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For underserved communities, quality care comes by way of nurses

Mercy Chikhosi Nyirongo
October 20, 2014

Editor's note: This story was originally published by ASU's Office of Knowledge Enterprise Development. Read the full version here.

Worldwide, nurses greatly outnumber doctors as providers of health care – often having the most extensive reach and intensive proximity to underserved communities.

Delivering quality health care to remote regions around the world, nurses play a critical role not only in providing surveillance on emerging diseases, but also in connecting patients with a new culture of care and serving as a voice for the socially marginalized.

The nurses who operate out of the health care clinic called Dzilth-Na-O-Dith-Hle (Navajo for "The Mountain That Turns Around"), run by Indian Health Services, are no different.

Near the Chaco Canyon on the eastern edge of the Navajo Reservation in New Mexico, the nurses at the DZ Clinic serve roughly 19,000 patients – many of them members of the Navajo Nation – and are more likely to commit to staying and providing consistent care than the physicians who rotate in and out, says David Hodgins, a doctoral student in ASU’s College of Nursing and Health Care Innovation.

Hodgins, who is also the director of nursing services at the clinic, spoke recently in Nashville, Tennessee, at the international symposium, “Nursing Leadership in Global Health,” which focused on the need for increased advocacy and leadership by nurses who work among the disenfranchised both domestically and globally.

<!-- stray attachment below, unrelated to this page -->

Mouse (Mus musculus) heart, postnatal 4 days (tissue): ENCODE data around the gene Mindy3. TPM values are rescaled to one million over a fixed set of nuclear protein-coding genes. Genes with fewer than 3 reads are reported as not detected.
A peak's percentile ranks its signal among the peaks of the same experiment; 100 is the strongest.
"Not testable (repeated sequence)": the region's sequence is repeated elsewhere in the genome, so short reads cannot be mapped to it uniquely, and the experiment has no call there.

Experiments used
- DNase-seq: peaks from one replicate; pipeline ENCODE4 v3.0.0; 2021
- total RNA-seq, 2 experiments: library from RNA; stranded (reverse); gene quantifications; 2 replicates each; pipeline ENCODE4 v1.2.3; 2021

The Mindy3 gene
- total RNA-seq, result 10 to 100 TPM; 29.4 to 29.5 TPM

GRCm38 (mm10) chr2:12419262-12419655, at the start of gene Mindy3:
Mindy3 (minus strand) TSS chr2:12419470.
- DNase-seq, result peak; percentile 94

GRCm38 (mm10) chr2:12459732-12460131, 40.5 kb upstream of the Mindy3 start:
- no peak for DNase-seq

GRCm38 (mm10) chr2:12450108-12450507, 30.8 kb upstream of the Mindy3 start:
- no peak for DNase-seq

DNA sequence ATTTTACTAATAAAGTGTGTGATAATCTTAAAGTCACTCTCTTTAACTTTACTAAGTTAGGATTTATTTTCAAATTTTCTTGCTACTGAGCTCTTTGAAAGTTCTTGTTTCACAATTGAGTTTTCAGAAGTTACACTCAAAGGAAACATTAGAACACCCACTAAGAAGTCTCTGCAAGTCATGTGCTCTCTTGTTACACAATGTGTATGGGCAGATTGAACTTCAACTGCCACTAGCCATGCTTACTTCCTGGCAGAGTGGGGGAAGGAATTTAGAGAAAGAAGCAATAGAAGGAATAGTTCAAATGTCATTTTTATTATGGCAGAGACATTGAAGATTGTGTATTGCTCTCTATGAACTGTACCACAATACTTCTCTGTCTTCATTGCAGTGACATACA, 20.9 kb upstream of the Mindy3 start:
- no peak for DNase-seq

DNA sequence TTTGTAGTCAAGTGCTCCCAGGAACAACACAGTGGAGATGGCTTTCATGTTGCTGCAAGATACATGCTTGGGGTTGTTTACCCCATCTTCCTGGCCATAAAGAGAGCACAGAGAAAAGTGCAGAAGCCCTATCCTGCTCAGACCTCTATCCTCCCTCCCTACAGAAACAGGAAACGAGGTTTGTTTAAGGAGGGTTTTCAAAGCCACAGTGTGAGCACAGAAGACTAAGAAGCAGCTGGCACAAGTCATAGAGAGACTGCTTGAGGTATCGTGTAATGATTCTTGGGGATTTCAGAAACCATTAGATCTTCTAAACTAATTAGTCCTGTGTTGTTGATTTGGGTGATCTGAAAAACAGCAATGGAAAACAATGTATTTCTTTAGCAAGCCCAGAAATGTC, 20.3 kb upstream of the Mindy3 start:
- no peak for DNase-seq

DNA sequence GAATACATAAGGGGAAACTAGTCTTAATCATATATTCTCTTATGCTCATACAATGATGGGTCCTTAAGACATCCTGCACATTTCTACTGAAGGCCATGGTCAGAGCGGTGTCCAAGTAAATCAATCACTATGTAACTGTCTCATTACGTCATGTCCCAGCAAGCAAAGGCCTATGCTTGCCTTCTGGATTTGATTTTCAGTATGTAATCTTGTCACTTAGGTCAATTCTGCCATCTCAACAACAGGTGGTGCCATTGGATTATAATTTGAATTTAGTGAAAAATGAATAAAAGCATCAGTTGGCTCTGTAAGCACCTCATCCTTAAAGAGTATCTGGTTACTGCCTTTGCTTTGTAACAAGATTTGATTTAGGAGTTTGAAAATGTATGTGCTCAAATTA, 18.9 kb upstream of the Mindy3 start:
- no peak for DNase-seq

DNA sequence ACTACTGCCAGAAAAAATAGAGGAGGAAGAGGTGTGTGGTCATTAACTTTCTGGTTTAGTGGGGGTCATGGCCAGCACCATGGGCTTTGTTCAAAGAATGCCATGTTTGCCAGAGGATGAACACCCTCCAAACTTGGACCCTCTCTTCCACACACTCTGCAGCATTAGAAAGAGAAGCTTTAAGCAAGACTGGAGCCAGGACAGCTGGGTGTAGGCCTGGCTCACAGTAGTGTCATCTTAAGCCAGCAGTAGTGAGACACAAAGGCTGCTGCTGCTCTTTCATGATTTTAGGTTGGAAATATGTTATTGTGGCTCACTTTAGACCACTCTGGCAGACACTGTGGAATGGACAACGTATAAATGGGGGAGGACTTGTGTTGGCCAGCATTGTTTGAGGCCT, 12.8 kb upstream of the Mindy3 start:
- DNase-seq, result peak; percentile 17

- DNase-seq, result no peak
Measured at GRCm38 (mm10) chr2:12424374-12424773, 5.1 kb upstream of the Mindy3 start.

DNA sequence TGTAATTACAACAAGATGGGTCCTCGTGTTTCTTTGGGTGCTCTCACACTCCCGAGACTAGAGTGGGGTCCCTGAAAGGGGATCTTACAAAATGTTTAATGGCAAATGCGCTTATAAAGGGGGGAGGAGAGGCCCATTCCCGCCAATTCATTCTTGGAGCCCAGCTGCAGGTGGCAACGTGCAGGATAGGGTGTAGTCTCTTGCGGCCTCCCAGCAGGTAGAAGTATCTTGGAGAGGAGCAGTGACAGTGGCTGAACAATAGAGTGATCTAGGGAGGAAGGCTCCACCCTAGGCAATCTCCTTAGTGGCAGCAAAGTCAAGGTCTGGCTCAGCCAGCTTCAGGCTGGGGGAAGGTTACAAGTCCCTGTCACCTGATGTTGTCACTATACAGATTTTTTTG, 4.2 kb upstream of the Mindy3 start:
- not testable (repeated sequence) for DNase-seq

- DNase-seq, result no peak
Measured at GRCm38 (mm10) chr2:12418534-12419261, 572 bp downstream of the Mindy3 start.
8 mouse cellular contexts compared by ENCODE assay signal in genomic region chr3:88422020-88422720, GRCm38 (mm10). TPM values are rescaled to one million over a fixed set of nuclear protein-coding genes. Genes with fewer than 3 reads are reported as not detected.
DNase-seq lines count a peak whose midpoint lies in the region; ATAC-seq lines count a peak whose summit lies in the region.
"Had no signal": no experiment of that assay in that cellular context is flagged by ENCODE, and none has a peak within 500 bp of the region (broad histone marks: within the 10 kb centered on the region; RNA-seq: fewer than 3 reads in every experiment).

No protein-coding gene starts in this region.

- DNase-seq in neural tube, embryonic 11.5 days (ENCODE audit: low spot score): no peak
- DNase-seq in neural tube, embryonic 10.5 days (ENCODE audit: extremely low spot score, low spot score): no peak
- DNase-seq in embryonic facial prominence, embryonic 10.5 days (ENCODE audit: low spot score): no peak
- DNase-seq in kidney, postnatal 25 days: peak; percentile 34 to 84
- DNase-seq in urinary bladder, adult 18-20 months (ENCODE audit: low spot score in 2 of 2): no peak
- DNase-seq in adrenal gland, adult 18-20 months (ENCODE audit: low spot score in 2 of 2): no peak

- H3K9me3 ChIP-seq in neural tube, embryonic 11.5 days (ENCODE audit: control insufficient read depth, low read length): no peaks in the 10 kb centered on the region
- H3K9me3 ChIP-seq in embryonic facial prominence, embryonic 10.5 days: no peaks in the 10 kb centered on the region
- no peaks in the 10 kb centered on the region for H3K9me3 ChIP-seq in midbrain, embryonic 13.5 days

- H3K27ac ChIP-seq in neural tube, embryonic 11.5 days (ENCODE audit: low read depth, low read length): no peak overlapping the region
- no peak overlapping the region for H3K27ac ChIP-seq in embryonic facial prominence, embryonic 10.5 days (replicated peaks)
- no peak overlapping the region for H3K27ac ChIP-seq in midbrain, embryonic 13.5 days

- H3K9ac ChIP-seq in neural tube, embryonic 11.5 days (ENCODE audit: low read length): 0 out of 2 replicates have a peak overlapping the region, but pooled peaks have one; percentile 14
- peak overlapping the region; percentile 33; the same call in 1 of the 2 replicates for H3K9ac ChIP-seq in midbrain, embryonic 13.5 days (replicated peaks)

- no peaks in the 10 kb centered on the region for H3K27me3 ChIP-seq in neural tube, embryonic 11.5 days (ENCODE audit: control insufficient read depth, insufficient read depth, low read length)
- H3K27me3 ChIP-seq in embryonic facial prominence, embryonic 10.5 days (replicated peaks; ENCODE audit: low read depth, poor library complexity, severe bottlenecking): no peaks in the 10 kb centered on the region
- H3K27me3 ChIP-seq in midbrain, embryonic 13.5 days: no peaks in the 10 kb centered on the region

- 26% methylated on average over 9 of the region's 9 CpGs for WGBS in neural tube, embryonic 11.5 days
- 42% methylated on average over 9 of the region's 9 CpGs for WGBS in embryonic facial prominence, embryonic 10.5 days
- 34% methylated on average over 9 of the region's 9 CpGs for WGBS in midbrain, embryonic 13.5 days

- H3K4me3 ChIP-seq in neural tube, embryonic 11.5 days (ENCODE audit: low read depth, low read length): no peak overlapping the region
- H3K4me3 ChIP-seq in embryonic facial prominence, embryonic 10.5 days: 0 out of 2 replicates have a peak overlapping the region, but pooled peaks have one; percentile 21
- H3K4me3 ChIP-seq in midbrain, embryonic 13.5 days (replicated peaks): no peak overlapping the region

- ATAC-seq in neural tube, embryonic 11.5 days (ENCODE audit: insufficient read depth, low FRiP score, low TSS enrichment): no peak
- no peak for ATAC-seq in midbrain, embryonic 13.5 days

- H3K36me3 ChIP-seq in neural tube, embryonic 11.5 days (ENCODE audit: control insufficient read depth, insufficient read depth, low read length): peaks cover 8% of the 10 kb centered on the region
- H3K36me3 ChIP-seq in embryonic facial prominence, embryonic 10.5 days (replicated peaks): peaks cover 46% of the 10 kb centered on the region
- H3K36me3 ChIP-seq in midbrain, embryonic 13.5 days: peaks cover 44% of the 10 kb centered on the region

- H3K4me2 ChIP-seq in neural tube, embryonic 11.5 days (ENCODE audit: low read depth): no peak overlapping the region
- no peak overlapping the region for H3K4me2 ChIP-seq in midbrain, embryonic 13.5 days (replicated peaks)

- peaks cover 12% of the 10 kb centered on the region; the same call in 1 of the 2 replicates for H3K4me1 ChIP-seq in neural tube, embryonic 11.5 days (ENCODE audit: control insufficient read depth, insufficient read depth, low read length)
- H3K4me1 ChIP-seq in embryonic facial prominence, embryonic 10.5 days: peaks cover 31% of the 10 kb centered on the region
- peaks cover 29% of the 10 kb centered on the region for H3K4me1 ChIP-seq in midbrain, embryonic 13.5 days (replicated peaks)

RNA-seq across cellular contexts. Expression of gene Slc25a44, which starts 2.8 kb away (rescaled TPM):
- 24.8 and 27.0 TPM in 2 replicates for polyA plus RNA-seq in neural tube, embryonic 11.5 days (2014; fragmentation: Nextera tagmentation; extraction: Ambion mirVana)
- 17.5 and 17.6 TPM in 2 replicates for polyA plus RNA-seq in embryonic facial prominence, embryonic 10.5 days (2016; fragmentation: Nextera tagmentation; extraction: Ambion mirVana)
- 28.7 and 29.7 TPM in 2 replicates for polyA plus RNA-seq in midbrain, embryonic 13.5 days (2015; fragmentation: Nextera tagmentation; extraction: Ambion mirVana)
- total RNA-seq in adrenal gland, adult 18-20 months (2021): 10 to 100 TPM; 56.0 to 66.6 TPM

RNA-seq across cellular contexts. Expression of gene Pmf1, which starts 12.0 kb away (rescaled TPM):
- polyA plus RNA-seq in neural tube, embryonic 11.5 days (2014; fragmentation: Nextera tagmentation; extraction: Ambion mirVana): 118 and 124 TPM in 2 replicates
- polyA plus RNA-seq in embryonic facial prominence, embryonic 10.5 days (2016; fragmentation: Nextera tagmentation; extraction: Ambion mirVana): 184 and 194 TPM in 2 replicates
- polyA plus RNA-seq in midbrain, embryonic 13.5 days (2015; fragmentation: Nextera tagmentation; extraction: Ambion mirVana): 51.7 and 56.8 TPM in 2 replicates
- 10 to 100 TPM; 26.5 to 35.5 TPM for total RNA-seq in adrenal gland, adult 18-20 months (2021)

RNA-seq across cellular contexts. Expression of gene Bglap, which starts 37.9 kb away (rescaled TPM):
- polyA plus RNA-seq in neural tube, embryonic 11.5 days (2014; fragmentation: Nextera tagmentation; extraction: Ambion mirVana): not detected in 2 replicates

Social embeddedness

Translating medical terms into Navajo – and inspiring trust ­– is not so easy, says Hodgins, who is half-Navajo and has dedicated his career to helping Native Americans from a variety of tribes.

“If I say to a patient, ‘You have diabetes and if you don’t take care of it, you will lose your feet,’ the patient may translate that as: ‘I’m sick and if I don’t do what he says, sooner or later he’ll cut my foot off.’ So they often interpret what we say in a very personal way, rather than in the clinical way we mean.”

As part of his dissertation research, Hodgins is developing a new set of metrics to measure physical activity among geriatric Navajo patients, all within the context of traditional cultural mores. Working under the mentorship of ASU Regents’ Professor Colleen Keller, Hodgins is taking into account 21st century factors of longer life expectancy and the attendant rise in chronic conditions.

“From the position of ASU, and from an education standpoint, it is absolutely critical that we produce more Native American nursing scholars who are embedded in their communities and willing to stay in their communities to work,” Keller says.

Nursing leadership

“The nurse is the custodian of people’s health and the well-being of the whole community,” said Susan Kaburu, a nurse and midwife at Samaria Health Centre in the forested region of Ndathi, Kenya, who attended the symposium.

Kaburu was among many nursing leaders who came to Tennessee with a unified message – that when it comes to serving marginalized patient populations, nurses are working on the frontlines, often alone.

Because of their unique role as the vanguards of prevention, treatment and compassion, it therefore makes sense to invite nurses into the policymaking process, according to Sheila Davis, chief nursing officer at Partners in Health, a global non-governmental organization.

Davis says many frustrations in health care delivery arise when nurses, who are working in the field, are required to implement programs from policymakers far upstream and removed from patient care. This creates a self-perpetuating dysfunctional system, she says.

Her solution is “whoever is closest to the patient gets the most say.”

As health providers gain experience dealing with issues within in their own communities, Hodgins says, they will be in the best position to translate that information to other vulnerable populations around the world – creating a more cohesive system of care.

ASU's PhD in Nursing & Healthcare Innovation helps students develop advanced leadership skills in innovation, research, education, health care delivery and policy issues. Learn more about the program.

Written by: Lisa A. DuBois